As reported in JAMA Surgery by Etoh et al, 5-year follow-up of the Japanese phase II/III JLSSG0901 trial has shown noninferiority in relapse-free survival with laparoscopic-assisted distal gastrectomy vs open distal gastrectomy in patients with locally advanced gastric cancer.
In the multicenter trial, 502 patients (full analysis set) were randomly assigned between November 2009 and July 2016 to undergo laparoscopic-assisted distal gastrectomy (n = 248) or open distal gastrectomy (n = 254) with D2 lymph node dissection. All procedures were performed exclusively by qualified surgeons. The primary endpoint was 5-year relapse-free survival, with a noninferiority margin for the hazard ratio for laparoscopic-assisted distal gastrectomy vs open distal gastrectomy set at 1.31.
Median follow-up was 67.9 months (interquartile range = 60.3–92.0 months). No significant difference in frequency of postoperative chemotherapy was observed between the two groups.
Five-year relapse-free survival was 75.7% (95% confidence interval [CI] = 70.5%–81.2%) in the laparoscopic-assisted distal gastrectomy group vs 73.9% (95% CI = 68.7%–79.5%) in the open distal gastrectomy group (hazard ratio [HR] = 0.96, 90% CI = 0.72–1.26, P = .03 for noninferiority).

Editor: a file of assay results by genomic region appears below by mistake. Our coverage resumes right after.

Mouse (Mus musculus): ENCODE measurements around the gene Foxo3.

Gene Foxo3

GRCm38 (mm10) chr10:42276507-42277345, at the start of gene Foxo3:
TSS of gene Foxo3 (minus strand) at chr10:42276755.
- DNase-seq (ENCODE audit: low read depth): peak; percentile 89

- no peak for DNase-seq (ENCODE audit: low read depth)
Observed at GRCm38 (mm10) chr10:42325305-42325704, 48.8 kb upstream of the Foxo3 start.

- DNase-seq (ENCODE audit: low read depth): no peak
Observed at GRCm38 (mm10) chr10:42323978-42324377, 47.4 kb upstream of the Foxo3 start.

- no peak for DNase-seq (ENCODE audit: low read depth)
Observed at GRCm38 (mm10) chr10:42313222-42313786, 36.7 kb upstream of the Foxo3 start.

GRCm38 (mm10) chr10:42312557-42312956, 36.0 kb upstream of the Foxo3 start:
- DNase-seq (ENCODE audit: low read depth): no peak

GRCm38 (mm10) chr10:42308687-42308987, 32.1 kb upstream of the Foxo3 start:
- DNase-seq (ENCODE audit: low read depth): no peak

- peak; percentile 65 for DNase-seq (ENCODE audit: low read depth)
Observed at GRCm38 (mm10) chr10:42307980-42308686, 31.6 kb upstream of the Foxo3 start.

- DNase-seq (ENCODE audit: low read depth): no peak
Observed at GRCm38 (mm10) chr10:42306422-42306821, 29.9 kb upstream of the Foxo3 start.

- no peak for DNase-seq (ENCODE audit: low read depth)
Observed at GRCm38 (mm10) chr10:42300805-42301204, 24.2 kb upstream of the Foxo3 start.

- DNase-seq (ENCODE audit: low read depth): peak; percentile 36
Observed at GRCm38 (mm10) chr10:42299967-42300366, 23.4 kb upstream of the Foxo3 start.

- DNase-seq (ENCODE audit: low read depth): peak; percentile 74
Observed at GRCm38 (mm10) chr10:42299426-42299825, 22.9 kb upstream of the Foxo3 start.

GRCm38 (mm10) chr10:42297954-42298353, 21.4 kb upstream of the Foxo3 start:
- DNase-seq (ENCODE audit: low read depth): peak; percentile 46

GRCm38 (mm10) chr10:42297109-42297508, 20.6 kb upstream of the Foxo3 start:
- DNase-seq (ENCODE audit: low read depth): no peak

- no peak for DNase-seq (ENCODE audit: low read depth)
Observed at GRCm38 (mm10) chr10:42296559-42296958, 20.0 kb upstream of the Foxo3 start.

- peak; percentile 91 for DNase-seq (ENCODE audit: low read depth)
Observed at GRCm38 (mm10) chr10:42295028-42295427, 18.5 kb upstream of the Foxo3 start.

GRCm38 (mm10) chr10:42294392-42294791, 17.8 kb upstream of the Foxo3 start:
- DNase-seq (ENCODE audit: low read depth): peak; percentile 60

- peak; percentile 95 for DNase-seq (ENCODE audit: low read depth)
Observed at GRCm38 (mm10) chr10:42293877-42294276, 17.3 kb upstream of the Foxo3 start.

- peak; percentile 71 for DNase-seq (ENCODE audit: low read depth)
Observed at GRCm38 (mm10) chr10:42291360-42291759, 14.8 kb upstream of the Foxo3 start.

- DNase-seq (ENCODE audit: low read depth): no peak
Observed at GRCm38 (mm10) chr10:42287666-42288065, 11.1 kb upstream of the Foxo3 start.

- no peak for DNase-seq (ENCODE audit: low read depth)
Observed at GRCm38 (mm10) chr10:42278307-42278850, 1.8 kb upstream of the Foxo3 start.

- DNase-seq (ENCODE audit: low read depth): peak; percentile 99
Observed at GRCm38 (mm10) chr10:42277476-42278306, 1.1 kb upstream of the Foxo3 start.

Five-year overall survival was 81.7% (95% CI = 77.0%–86.7%) in the laparoscopic-assisted distal gastrectomy group vs 79.8% (95% CI = 75.0%–84.9%) in the open distal gastrectomy group (HR = 0.83, 95% CI =0.57–1.21, P = .34).
Disease recurrence was observed in 17.7% of the laparoscopic-assisted distal gastrectomy group vs 18.1% of the open distal gastrectomy group. Patterns of recurrence were similar, with the most common sites being lymph node (3.6% vs 6.3%), peritoneum (7.7% vs 4.3%), and liver (2.8% vs 4.7%).
Severe postoperative complications occurred in 3.5% of patients in the laparoscopic-assisted distal gastrectomy group vs 4.7% of those in the open distal gastrectomy group (P = .64). The laparoscopic-assisted distal gastrectomy group had a longer median operating time (291 vs 205 minutes, P < .001) and lower median blood loss (30 vs 141 mL, P < .001). No significant differences between groups were observed for reoperation, readmission, or 30-day or in-hospital mortality.
The investigators concluded, “Results of this study show that on the basis of 5-year follow-up data, laparoscopic-assisted distal gastrectomy with D2 lymph node dissection for locally advanced gastric cancer, when performed by qualified surgeons, was proved noninferior to open distal gastrectomy. This laparoscopic approach could become a standard treatment for locally advanced gastric cancer.”
Tsuyoshi Etoh, MD, PhD, of the Department of Gastroenterological and Pediatric Surgery, Oita University Faculty of Medicine, Oita, is the corresponding author for the JAMA Surgery article.
Disclosure: The study was supported by grants from the Japanese Foundation for Research and Promotion of Endoscopy. For full disclosures of the study authors, visit jamanetwork.com.The content in this post has not been reviewed by the American Society of Clinical Oncology, Inc. (ASCO®) and does not necessarily reflect the ideas and opinions of ASCO®.